#29 Servant of the Lord   Crossbones+   -  Reputation: 20348

Posted 07 February 2013 - 12:13 AM

The static background noise from radiowaves in space is also good and unless someone else recorded in the exact same direction as you, at the exact same time, with the exact same level of equipment, nobody else will ever have that key.

When I worked on gambling machines, this is what we used in order to ensure that no one could possibly guess the outcome of the games (along with ambient temperature, radiation, etc...). It's a genuine random number generator, instead of a PRNG.

I think I got that from Bruce Schneier's 'Secrets and Lies' book, which was an interesting read for a layman like myself.

 

It is still very hard to guarantee that the person you are meeting is, in fact, the person you intended to meet, and not a skilled impersonator.
 
Unless you known this person already, or are introduced (in person) by a trusted 3rd party, the man-in-the-middle vector remains...

Huh, yeah... if you ask someone to meet you at the town square to exchange keys, a MITM could intercept the message and change it to say that you want to meet at starbucks. They then meet you at the town-square, and meet 'the stranger' at starbucks, exchanging their own key with both of you, and gathering both of your own keys... They can then continue to act as a MITM, forwarding your messages to 'the stranger' via themselves.

That happened in Mission Impossible: Ghost Protocol. rolleyes.gif


It's perfectly fine to abbreviate my username to 'Servant' rather than copy+pasting it all the time.
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#30 Cornstalks   Crossbones+   -  Reputation: 6991

Posted 07 February 2013 - 12:22 AM

Guys (and gals?), this has been an awesome thread to read. I'm wishing I hadn't posted it in the Lounge so that I could give upvotes galore! I just wanted to say thanks. Carry on :)


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#31 Net Gnome   Members   -  Reputation: 773

Posted 07 February 2013 - 04:29 AM

Yea, the Two General's Problem has no perfect solution and I believe was proven to be impossible to solve, so only pragmatic mitigations exist: accept that you will never have security, and mitigate that as much as possible


Edited by Net Gnome, 07 February 2013 - 04:35 AM.


#32 Bregma   Crossbones+   -  Reputation: 5248

Posted 07 February 2013 - 08:00 AM

I've been thinking about encryption this morning (and I have no clue why) and I started thinking about if it's at all possible for two strangers to establish a secure connection. I'm having my doubts, but I don't know a whole lot about encryption.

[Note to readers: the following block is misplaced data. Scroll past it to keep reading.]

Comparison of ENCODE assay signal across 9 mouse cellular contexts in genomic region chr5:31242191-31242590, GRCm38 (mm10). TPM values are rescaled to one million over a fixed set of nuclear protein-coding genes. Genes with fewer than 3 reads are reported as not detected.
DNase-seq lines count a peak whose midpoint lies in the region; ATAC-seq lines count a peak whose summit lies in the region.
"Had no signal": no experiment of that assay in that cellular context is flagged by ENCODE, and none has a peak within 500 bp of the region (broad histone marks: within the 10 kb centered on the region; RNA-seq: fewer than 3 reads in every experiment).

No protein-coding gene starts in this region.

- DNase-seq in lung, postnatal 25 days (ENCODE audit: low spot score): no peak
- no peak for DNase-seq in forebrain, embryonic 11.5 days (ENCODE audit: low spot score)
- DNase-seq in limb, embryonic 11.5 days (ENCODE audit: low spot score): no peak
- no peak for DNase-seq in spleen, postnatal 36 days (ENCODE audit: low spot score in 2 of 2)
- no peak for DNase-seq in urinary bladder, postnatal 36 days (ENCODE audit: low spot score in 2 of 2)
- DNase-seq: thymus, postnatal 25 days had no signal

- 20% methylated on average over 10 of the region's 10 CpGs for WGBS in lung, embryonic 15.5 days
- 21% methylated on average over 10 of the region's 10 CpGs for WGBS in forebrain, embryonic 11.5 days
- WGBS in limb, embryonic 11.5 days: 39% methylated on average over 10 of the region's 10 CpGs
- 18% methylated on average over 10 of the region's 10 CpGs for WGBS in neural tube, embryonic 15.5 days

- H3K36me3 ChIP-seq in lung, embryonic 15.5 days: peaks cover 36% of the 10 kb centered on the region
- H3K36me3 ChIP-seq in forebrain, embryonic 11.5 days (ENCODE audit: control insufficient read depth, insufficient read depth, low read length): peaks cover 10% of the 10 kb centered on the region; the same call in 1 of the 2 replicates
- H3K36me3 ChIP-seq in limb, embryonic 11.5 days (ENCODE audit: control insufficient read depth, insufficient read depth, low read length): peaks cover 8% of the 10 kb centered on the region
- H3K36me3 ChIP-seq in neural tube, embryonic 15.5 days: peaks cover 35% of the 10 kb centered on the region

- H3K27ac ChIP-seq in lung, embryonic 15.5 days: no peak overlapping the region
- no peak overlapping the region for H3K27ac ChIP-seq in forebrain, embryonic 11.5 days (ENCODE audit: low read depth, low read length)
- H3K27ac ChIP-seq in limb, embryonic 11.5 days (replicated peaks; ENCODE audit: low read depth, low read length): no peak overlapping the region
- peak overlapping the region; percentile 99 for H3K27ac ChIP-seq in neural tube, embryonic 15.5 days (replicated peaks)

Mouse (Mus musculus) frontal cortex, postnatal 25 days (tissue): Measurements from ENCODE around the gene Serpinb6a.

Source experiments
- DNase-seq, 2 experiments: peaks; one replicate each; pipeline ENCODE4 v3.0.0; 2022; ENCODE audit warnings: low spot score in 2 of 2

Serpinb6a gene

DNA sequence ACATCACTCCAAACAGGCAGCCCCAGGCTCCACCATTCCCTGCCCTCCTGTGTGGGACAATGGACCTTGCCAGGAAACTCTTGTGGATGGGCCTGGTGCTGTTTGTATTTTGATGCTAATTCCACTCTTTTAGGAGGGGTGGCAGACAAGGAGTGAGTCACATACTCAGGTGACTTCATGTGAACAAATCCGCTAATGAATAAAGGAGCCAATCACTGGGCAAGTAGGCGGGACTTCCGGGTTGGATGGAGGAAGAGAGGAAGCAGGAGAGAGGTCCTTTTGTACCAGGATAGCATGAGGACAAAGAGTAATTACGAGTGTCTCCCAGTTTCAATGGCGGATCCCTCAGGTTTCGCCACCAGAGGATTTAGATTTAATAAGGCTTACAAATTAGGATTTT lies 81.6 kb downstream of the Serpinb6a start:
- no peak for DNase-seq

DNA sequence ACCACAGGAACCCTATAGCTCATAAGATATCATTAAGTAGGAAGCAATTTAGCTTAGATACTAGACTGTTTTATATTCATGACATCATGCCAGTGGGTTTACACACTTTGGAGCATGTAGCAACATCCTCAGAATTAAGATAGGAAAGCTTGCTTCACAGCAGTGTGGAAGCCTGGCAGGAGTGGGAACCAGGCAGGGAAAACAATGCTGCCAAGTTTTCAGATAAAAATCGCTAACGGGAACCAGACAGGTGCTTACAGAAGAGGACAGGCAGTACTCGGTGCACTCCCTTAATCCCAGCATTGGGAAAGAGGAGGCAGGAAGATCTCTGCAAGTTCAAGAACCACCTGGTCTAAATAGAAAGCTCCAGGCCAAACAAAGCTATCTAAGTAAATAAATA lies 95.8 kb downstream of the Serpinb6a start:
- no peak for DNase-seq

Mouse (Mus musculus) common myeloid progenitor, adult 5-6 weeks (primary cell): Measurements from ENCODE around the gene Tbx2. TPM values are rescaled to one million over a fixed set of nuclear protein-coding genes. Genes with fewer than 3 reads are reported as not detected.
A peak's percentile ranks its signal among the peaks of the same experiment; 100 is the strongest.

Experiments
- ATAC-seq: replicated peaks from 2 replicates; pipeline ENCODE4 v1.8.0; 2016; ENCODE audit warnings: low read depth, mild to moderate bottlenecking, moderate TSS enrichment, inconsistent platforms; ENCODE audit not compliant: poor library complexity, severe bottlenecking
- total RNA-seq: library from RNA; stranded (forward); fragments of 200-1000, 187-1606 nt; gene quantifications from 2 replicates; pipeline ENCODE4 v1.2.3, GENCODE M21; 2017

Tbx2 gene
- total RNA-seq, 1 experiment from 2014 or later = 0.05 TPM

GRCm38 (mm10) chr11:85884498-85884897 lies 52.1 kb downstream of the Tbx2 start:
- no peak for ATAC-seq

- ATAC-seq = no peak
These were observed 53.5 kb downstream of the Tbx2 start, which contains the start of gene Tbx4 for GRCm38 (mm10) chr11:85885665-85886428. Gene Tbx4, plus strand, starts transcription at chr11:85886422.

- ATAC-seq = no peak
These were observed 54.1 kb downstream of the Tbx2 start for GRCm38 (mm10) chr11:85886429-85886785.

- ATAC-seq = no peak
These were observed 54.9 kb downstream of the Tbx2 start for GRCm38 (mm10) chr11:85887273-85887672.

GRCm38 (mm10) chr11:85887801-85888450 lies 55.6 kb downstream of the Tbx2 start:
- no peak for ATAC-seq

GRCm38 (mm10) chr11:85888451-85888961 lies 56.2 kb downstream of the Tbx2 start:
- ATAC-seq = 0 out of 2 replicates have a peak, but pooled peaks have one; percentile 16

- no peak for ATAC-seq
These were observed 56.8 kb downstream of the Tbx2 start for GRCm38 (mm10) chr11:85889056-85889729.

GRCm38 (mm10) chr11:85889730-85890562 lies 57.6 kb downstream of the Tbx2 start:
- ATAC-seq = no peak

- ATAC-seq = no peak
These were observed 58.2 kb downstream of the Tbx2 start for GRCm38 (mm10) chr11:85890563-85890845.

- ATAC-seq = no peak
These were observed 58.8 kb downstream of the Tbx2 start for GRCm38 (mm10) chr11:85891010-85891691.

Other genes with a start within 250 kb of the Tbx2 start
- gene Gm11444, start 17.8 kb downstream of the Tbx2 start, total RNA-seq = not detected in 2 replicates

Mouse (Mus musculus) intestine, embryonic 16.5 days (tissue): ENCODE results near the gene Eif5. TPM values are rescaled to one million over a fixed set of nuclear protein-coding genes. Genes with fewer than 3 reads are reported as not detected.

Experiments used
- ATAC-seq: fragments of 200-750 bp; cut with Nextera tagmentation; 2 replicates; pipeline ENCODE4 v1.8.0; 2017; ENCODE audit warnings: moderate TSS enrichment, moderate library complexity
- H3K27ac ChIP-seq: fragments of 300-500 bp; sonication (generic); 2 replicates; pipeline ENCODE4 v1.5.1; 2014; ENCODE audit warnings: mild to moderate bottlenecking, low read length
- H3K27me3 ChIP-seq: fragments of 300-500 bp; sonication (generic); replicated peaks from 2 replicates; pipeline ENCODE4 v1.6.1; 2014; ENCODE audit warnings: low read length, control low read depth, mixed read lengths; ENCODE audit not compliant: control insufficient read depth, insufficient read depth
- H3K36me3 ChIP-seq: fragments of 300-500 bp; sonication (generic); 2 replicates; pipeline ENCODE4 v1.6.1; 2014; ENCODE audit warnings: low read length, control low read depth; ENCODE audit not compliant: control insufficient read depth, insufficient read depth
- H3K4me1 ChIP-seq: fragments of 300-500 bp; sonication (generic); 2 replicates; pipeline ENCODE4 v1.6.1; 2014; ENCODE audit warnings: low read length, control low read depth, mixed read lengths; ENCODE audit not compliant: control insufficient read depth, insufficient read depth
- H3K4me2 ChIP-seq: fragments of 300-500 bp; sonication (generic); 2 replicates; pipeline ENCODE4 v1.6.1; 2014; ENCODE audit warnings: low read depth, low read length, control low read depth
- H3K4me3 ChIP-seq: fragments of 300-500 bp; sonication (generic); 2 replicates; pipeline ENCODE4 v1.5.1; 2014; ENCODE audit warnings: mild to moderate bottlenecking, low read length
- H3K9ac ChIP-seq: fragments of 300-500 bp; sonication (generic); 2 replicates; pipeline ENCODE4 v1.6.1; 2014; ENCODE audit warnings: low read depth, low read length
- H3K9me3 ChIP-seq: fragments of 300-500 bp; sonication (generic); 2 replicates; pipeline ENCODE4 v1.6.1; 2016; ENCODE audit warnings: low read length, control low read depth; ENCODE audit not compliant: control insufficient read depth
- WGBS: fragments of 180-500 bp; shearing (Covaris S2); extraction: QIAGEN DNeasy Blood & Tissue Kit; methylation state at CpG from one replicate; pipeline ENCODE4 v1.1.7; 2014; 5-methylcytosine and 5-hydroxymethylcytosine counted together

Yes.  There are several well-known algorithms that can be used to establish an encrypted communication channel without the cleartext exchange of secret keys.  A classic example is the use of Diffie-Hellman, in which a large number is agreed upon (exchanged in the clear) and then each party chooses a relatively prime factor and exchange some information using those factors to discover a mutually common secret key without actually revealing their secrets.  Very cunning.

 

Establishing an encrypted channel between two parties is a relatively simple and straightforward solved problem.

 

Where you might run into trouble is in mutual authentication.  This is an entirely different problem from encrypted communication, although many authentication solutions rely on the establishment of encrypted communication to be effective.  Almost all authentication mechanisms rely on a trusted third party somewhere along the line.

 

Security is a feeling, not a science.  Pretty much anything useful has some sort of security vulnerability, at least potentially.


Stephen M. Webb
Professional Free Software Developer

#33 Bacterius   Crossbones+   -  Reputation: 9066

Posted 07 February 2013 - 03:00 PM

Where you might run into trouble is in mutual authentication.  This is an entirely different problem from encrypted communication, although many authentication solutions rely on the establishment of encrypted communication to be effective.  Almost all authentication mechanisms rely on a trusted third party somewhere along the line.

But the underlying problem is that encrypted communication is absolutely useless without mutual authentication - and integrity - because you have no guarantee that what you send will be received intact (or at all) by the other party and you don't know (and cannot detect) if someone is impersonating the party you are communicating with. So you really have no privacy nor integrity, in the technical sense, without authentication. DH does not "establish an encrypted communication channel" at all, it permits secure key exchange on an insecure channel if and only if the two parties can authenticate each other. Without this condition it does not provide any security at all and you cannot communicate securely on said insecure channel.

 

In the theoretical sense, anyway, but an MITM is really not that difficult to mount if you really wanted to.


The slowsort algorithm is a perfect illustration of the multiply and surrender paradigm, which is perhaps the single most important paradigm in the development of reluctant algorithms. The basic multiply and surrender strategy consists in replacing the problem at hand by two or more subproblems, each slightly simpler than the original, and continue multiplying subproblems and subsubproblems recursively in this fashion as long as possible. At some point the subproblems will all become so simple that their solution can no longer be postponed, and we will have to surrender. Experience shows that, in most cases, by the time this point is reached the total work will be substantially higher than what could have been wasted by a more direct approach.

 

- Pessimal Algorithms and Simplexity Analysis